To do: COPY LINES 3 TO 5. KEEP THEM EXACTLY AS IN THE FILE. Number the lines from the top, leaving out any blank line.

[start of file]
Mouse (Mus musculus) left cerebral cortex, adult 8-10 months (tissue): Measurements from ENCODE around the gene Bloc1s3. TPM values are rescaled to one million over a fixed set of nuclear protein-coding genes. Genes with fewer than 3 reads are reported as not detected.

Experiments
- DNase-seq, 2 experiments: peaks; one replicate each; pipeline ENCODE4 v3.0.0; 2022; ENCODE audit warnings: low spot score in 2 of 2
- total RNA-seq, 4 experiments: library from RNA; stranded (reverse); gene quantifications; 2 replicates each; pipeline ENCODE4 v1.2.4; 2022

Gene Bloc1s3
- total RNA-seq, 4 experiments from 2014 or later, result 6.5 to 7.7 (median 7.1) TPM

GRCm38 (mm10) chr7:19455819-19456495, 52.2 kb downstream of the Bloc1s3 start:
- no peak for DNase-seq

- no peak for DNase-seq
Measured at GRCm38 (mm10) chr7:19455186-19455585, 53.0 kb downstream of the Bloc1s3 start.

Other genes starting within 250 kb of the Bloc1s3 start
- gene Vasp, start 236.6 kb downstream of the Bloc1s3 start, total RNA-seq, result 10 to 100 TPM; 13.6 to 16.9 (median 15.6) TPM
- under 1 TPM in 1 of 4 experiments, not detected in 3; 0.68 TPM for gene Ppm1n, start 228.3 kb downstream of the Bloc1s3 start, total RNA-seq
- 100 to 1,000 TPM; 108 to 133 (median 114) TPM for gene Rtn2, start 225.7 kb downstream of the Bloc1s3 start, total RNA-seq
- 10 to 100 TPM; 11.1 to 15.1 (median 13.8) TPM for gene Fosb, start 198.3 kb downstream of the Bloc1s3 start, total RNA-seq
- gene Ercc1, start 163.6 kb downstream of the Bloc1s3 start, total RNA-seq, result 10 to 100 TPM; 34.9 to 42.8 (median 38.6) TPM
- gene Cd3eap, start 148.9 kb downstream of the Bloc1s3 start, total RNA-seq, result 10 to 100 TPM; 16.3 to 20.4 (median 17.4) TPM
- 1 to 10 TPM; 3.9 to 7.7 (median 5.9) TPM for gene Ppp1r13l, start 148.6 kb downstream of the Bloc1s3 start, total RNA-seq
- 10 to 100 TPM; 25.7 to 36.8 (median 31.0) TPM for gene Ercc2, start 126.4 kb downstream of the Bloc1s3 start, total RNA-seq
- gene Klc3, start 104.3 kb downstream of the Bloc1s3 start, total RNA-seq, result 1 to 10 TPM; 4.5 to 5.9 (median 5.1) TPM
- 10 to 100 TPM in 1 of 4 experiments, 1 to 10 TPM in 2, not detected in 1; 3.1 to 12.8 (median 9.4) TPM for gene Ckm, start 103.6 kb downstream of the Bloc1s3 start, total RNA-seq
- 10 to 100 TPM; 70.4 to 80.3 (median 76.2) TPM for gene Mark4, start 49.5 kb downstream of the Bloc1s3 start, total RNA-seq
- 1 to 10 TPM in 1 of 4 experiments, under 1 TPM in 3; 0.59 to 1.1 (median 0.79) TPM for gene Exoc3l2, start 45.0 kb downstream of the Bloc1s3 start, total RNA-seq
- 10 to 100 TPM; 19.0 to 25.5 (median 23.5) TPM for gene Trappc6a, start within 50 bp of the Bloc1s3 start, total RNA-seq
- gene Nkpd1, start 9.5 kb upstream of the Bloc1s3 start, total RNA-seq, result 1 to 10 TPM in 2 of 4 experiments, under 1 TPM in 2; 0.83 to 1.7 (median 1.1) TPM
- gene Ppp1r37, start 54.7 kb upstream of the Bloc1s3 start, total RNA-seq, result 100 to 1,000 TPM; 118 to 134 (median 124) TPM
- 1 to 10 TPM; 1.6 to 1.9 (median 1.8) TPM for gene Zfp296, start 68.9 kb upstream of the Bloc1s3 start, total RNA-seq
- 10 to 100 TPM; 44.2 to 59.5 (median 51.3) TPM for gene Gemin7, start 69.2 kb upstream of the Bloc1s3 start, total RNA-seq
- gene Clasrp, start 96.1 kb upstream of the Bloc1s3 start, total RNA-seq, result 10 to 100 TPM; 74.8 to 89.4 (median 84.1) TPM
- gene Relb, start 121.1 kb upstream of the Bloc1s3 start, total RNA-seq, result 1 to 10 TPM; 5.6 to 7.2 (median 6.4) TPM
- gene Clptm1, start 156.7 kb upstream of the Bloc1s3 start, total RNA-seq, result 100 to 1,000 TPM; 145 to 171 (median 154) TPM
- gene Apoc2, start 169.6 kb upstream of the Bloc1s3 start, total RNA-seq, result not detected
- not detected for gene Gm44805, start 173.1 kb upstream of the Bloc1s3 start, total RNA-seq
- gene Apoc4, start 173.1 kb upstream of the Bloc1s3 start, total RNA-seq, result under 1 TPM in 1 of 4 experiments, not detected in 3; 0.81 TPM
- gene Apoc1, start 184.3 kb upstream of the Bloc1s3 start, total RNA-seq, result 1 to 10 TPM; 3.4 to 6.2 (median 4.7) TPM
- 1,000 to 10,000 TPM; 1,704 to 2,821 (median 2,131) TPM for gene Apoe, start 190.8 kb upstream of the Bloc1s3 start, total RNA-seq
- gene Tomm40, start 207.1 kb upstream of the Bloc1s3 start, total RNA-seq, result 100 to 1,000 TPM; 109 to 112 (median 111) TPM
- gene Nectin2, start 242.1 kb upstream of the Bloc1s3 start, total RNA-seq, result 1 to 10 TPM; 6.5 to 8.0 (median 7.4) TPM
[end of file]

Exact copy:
- DNase-seq, 2 experiments: peaks; one replicate each; pipeline ENCODE4 v3.0.0; 2022; ENCODE audit warnings: low spot score in 2 of 2
- total RNA-seq, 4 experiments: library from RNA; stranded (reverse); gene quantifications; 2 replicates each; pipeline ENCODE4 v1.2.4; 2022

Gene Bloc1s3